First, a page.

How do Australia’s transport emissions compare with the rest of the world?
This post takes a high level look at some international data.
The most extensive data source appears to be from the International Energy Association, which includes 140 “countries” but uses slightly different estimation methodology to UNFCCC data.
Transport emissions per capita
The following chart shows the countries with the highest transport emissions per capita in 2007, from IEA report CO2 Emissions from Fuel Combustion 2009.
Note there is a very long tail on this chart, and my cut off point is arbitrary (Portugal and Oman aslo come in at 1.8). For the record, the Democratic Republic of Congo is at the bottom of the list with 0.009 tonnes per capita.
The top of the list includes many very small countries:
- Luxemburg has a population of 480,000 (and also the highest GPD per capita in the world)
- Gibraltar has a population of 28,000 (where shipping and tourism are major industries)
- Qatar has a population of 836,000
- Netherlands Antilles (which consists of two sets of tiny islands in the Caribbean) has a population of 191,000. Petroleum is a major part of the economy leading to high wealth.
This makes Australia the fourth highest per capita transport emitter of countries with a population over 1 million. Australia is also fourth highest of the 31 OECD countries.
The following chart is for road transport, which is perhaps not as good a comparison given differences in rail and sea transport networks between countries:
Growth in transport emissions
The following charts use time series data from the UNFCCC for countries where both a 1990 and 2007 figure is available.
Firstly the growth in annual transport emissions:
Many of the high growth countries are unexpected for me. The former states of the Soviet Union have shown large reductions in emissions.
Unfortunately the UNFCCC supplies less population data in their datasets, but the following chart shows the growth in per capita transport emissions for countries where 1990 and 2007 emissions and population data is available:
Transport emissions and wealth
So does being richer mean having higher transport emissions?
The following scatter graph shows transport emissions per capita and GDP per capita (2000 US dollars using purchasing power parity) for the countries in the IEA dataset:
On visual inspection there appears to be a strong correlation with a few outliers (the Netherlands Antilles comes up again!).
The following chart cuts out the high outliers and zooms into the bottom left corner:
Some interesting patterns appear with regard to countries not in the “main correlation” (if you will):
- Many countries with higher emissions to wealth ratios have large oil industries (and often high petrol price subsidies). Eg Saudi Arabia, UAE, Brunei, Venezuela, Iraq, Bahrain, Iran.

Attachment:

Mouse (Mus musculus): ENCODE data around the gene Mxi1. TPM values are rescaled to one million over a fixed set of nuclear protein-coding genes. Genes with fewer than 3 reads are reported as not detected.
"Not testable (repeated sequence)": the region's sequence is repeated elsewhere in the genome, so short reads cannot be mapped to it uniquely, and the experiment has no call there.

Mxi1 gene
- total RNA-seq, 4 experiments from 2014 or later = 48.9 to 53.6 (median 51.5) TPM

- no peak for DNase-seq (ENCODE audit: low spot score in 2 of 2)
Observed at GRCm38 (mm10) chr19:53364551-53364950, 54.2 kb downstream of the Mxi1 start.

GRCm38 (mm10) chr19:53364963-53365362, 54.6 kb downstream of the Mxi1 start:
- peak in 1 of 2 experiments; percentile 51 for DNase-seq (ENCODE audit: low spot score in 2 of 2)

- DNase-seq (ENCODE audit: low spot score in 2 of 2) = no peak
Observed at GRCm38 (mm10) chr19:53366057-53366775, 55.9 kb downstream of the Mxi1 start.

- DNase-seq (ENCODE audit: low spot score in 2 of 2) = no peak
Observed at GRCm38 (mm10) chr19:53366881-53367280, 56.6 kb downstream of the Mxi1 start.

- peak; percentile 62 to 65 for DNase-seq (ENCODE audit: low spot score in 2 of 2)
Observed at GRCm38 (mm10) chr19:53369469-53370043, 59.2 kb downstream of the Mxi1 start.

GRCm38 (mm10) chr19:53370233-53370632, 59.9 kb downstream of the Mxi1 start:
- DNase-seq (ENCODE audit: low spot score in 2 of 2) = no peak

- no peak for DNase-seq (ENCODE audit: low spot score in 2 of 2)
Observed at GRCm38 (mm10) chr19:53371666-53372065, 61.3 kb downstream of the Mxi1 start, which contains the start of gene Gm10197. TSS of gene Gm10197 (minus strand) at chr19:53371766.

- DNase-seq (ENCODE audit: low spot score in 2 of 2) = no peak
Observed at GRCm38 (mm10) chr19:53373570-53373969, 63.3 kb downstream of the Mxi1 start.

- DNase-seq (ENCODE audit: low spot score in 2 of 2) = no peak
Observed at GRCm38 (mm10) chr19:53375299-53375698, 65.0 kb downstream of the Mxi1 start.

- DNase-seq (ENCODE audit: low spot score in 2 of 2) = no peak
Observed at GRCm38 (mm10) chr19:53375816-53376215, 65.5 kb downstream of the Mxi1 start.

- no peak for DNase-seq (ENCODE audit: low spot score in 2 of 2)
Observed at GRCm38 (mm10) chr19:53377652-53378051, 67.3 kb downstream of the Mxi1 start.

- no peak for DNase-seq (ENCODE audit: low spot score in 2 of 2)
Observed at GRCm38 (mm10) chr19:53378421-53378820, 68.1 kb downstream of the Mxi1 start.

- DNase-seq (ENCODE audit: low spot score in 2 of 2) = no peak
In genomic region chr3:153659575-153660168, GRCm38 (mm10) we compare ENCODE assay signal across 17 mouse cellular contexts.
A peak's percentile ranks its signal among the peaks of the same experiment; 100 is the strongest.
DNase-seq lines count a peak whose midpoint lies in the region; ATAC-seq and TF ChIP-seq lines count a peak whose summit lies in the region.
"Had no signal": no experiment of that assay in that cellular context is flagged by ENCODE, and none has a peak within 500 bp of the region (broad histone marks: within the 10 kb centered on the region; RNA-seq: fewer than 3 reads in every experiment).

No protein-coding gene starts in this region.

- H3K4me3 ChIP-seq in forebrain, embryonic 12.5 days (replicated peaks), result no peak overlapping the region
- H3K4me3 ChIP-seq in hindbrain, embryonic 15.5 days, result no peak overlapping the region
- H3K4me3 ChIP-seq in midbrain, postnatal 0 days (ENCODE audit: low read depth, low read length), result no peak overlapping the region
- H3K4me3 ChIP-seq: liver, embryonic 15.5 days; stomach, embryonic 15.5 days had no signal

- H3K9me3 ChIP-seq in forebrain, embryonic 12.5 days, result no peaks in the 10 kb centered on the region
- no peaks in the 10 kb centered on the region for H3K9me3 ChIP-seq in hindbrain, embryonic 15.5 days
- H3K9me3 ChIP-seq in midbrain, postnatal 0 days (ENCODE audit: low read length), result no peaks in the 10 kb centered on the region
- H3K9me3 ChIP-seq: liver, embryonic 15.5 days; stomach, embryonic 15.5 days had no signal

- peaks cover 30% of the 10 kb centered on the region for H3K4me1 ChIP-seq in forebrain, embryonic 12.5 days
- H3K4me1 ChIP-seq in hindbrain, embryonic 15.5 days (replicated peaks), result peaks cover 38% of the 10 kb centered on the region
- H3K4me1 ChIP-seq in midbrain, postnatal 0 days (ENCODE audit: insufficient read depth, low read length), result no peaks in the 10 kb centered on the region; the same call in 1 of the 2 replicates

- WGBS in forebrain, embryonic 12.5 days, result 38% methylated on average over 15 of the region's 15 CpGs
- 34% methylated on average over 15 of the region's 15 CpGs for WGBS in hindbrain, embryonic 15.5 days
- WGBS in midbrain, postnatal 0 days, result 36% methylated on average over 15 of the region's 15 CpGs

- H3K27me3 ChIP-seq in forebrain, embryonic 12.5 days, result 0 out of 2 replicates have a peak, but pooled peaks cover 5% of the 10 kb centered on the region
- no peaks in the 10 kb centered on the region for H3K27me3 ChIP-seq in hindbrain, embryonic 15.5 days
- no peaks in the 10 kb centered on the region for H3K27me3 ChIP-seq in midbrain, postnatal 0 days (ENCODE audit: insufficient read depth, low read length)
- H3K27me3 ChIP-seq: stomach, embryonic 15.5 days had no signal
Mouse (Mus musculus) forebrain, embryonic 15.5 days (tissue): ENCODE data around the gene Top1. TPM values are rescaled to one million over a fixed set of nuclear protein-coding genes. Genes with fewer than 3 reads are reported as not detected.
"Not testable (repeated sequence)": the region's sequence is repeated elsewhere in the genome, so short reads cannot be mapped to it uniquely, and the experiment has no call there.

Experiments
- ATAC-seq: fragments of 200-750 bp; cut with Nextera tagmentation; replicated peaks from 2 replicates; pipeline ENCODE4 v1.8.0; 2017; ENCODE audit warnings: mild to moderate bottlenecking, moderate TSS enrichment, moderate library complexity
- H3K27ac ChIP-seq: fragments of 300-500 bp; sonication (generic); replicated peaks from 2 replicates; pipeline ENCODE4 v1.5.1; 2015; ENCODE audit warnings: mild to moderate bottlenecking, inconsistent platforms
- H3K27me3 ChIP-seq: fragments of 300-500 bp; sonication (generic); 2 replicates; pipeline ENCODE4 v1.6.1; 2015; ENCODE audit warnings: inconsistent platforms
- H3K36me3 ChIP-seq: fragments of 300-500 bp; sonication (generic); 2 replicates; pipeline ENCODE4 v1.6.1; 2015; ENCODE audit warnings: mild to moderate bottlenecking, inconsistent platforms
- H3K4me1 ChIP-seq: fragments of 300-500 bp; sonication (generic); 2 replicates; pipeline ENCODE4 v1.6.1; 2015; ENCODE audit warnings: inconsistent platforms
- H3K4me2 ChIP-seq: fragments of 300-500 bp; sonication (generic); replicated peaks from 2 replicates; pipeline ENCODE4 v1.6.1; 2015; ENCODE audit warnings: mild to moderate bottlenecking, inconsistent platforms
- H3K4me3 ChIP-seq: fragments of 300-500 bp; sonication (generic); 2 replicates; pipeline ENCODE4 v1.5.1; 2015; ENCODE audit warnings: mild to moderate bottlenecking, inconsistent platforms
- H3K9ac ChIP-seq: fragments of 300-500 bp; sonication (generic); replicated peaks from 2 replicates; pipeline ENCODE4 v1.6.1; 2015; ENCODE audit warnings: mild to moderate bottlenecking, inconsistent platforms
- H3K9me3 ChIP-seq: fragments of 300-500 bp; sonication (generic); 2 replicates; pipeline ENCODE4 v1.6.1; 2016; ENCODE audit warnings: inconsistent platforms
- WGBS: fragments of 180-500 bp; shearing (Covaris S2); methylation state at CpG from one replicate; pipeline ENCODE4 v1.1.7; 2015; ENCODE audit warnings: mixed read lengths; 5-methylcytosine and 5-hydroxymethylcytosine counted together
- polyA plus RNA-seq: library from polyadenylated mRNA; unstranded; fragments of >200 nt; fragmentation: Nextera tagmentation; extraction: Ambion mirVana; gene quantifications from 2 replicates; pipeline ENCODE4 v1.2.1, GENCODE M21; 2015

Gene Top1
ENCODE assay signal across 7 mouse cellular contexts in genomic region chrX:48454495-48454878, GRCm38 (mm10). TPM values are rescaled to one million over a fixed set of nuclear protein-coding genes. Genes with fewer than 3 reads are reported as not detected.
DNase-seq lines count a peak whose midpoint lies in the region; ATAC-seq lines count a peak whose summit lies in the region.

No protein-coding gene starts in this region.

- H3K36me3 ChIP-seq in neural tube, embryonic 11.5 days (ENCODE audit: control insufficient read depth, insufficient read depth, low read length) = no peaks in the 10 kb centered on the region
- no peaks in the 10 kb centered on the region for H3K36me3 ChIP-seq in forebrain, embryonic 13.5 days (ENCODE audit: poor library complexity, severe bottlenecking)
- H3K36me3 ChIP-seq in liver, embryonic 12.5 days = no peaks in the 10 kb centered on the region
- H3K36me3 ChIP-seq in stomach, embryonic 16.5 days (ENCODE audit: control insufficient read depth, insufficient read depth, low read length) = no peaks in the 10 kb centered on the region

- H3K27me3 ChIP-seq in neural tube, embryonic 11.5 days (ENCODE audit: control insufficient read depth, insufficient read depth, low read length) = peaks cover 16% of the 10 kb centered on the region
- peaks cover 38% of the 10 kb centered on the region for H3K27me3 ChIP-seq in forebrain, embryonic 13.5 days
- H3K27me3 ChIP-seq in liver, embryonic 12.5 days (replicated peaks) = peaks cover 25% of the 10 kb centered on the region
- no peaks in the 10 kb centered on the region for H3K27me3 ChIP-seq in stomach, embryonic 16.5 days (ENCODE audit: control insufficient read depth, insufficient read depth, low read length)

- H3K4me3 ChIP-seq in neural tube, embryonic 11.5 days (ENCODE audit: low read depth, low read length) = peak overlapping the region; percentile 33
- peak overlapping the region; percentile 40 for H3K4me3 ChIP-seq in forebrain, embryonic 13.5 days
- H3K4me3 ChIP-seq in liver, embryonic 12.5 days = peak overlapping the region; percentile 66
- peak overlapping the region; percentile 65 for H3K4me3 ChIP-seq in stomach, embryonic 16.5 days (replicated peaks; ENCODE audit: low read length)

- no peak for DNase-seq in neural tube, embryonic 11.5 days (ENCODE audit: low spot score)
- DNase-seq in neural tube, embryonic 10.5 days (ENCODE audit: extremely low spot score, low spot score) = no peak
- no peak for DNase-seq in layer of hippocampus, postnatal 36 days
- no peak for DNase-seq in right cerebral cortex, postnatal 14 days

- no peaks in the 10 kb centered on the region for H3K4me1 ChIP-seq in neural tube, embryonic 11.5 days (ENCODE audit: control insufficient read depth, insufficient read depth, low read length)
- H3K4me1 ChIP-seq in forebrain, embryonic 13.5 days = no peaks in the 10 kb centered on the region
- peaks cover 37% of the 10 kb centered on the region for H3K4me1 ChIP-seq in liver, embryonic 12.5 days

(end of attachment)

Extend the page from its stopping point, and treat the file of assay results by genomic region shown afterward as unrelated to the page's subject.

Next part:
- Most countries with high wealth and lower emissions are small in size (Hong Kong being near the extremes for size and wealth).
- Cuba, which lost its supply of oil from the Soviet support in 1989, is known for a dramatic transformation to reduce oil dependence. Cuba is showing somewhat modest wealth (slightly above the global median) with low transport emissions per capita.
- The rich English-speaking countries of USA, Canada, New Zealand and Australia show high emissions per capita compared with other similarly wealthy countries. They could use the excuse of a large land mass, but this is less applicable to New Zealand. So is the high emissions a product of geographic size (note the Russian Federation shows relatively high transport emissions relative to wealth), and/or is it a product of unsustainable transport patterns? (those four countries being very car dependent for urban transport). Probably both I suspect.
Does this show countries that might be leaders at decoupling wealth from transport emissions?
Of the “non-tiny” states, Israel, Netherlands, Chinese Taipei, Switzerland and Sweden seem to be doing fairly well. The Netherlands is world-renowned for having high rates of cycling and I know the Netherlands, Switzerland, and Sweden have excellent public transport networks. I don’t know much about transport in Israel and Chinese Taipei.
Another look at this is the ratio of transport emissions to GDP (PPP):
Again a lot of oil states appear high in this list (Australia comes in at 121 g/$). Interestingly, the Congo appears high in the list – perhaps because it has such a small GDP. But I am not sure that too many more conclusions can be drawn from this data.
International aviation emissions
Finally, emissions from international aviation bunkers (that make up around 6% of global transport emissions) but are not included in country emissions figures:
Many of the top countries in this list are major international aviation hubs, eg Qatar, UAE, Singapore, Hong Kong. Assigning these emissions to those countries is probably unfair if a large proportion of the passengers are travelling through. But it does highlight their dependence on the very carbon intensive industry of international aviation.
Other countries are island states where water-based passenger transport is less competitive – eg Iceland, Netherlands Antilles, Cyprus, Ireland, New Zealand, UK, Malta. Others appear to simply be wealthy countries – eg Luxemburg, Bahrain, Kuwait, Netherlands.
Emissions from international marine bunkers make up around 9% of global transport emissions, according to the data.